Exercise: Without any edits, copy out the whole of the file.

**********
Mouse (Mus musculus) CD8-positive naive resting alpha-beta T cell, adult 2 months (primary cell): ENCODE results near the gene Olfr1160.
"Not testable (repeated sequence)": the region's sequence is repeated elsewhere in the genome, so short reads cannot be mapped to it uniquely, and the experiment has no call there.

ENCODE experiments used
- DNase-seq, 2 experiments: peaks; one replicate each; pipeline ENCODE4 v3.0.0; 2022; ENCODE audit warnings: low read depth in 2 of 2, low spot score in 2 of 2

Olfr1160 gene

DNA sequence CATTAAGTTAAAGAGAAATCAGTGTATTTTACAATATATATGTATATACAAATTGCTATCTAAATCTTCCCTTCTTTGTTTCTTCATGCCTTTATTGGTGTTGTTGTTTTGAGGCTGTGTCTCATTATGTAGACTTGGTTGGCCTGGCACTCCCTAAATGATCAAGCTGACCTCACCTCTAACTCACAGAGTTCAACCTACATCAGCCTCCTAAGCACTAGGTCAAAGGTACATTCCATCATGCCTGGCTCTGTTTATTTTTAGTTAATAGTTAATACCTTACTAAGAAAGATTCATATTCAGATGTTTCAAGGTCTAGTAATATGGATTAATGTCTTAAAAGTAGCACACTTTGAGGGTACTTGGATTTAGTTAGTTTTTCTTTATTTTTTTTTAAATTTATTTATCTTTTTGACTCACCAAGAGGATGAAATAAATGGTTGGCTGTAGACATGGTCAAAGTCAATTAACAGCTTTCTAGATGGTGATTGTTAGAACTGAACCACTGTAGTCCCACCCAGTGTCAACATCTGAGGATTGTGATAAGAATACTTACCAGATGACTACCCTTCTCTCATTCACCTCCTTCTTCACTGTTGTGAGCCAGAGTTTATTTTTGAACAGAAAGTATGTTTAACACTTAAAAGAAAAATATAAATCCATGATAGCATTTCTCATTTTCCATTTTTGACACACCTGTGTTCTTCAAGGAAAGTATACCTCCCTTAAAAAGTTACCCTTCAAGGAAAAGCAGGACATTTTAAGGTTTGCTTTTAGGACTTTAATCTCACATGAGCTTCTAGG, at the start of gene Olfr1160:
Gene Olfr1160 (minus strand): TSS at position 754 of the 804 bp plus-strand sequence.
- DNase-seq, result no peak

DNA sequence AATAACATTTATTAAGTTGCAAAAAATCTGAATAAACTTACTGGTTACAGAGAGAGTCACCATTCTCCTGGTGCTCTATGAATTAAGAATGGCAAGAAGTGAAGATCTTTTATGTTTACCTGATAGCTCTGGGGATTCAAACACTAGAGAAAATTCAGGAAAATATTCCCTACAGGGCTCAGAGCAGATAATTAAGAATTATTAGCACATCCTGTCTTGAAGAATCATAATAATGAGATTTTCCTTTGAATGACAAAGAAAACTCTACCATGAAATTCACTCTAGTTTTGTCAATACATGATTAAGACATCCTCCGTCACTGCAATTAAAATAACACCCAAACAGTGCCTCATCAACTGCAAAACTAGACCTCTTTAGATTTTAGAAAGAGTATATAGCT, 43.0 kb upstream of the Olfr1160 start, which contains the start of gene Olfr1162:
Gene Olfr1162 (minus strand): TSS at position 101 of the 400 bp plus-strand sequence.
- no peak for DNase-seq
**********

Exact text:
Mouse (Mus musculus) CD8-positive naive resting alpha-beta T cell, adult 2 months (primary cell): ENCODE results near the gene Olfr1160.
"Not testable (repeated sequence)": the region's sequence is repeated elsewhere in the genome, so short reads cannot be mapped to it uniquely, and the experiment has no call there.

ENCODE experiments used
- DNase-seq, 2 experiments: peaks; one replicate each; pipeline ENCODE4 v3.0.0; 2022; ENCODE audit warnings: low read depth in 2 of 2, low spot score in 2 of 2

Olfr1160 gene

DNA sequence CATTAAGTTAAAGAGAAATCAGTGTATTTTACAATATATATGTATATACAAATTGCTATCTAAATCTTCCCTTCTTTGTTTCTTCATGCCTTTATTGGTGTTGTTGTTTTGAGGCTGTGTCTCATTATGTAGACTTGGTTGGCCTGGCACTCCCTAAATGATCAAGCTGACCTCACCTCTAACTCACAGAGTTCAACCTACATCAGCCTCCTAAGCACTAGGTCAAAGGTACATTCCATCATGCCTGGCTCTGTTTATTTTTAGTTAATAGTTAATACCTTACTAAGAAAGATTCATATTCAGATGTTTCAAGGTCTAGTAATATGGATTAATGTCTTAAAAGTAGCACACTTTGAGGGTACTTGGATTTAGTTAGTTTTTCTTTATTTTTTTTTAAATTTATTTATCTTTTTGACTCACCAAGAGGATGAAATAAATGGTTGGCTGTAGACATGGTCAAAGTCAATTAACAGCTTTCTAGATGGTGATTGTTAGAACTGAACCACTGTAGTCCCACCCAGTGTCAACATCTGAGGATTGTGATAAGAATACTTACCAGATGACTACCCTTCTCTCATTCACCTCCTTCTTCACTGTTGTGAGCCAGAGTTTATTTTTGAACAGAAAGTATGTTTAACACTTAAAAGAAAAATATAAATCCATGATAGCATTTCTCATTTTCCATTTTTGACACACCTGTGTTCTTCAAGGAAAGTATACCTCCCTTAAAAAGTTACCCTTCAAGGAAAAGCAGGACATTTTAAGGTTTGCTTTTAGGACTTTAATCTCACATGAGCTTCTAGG, at the start of gene Olfr1160:
Gene Olfr1160 (minus strand): TSS at position 754 of the 804 bp plus-strand sequence.
- DNase-seq, result no peak

DNA sequence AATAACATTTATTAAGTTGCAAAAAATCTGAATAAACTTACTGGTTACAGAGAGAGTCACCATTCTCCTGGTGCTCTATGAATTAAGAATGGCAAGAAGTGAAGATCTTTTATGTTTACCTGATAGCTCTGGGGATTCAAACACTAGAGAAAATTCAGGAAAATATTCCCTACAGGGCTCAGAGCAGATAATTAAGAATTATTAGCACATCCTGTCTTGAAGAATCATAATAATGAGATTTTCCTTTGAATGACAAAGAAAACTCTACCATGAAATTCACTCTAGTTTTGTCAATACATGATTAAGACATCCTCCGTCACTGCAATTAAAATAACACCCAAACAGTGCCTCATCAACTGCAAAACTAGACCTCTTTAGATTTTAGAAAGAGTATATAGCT, 43.0 kb upstream of the Olfr1160 start, which contains the start of gene Olfr1162:
Gene Olfr1162 (minus strand): TSS at position 101 of the 400 bp plus-strand sequence.
- no peak for DNase-seq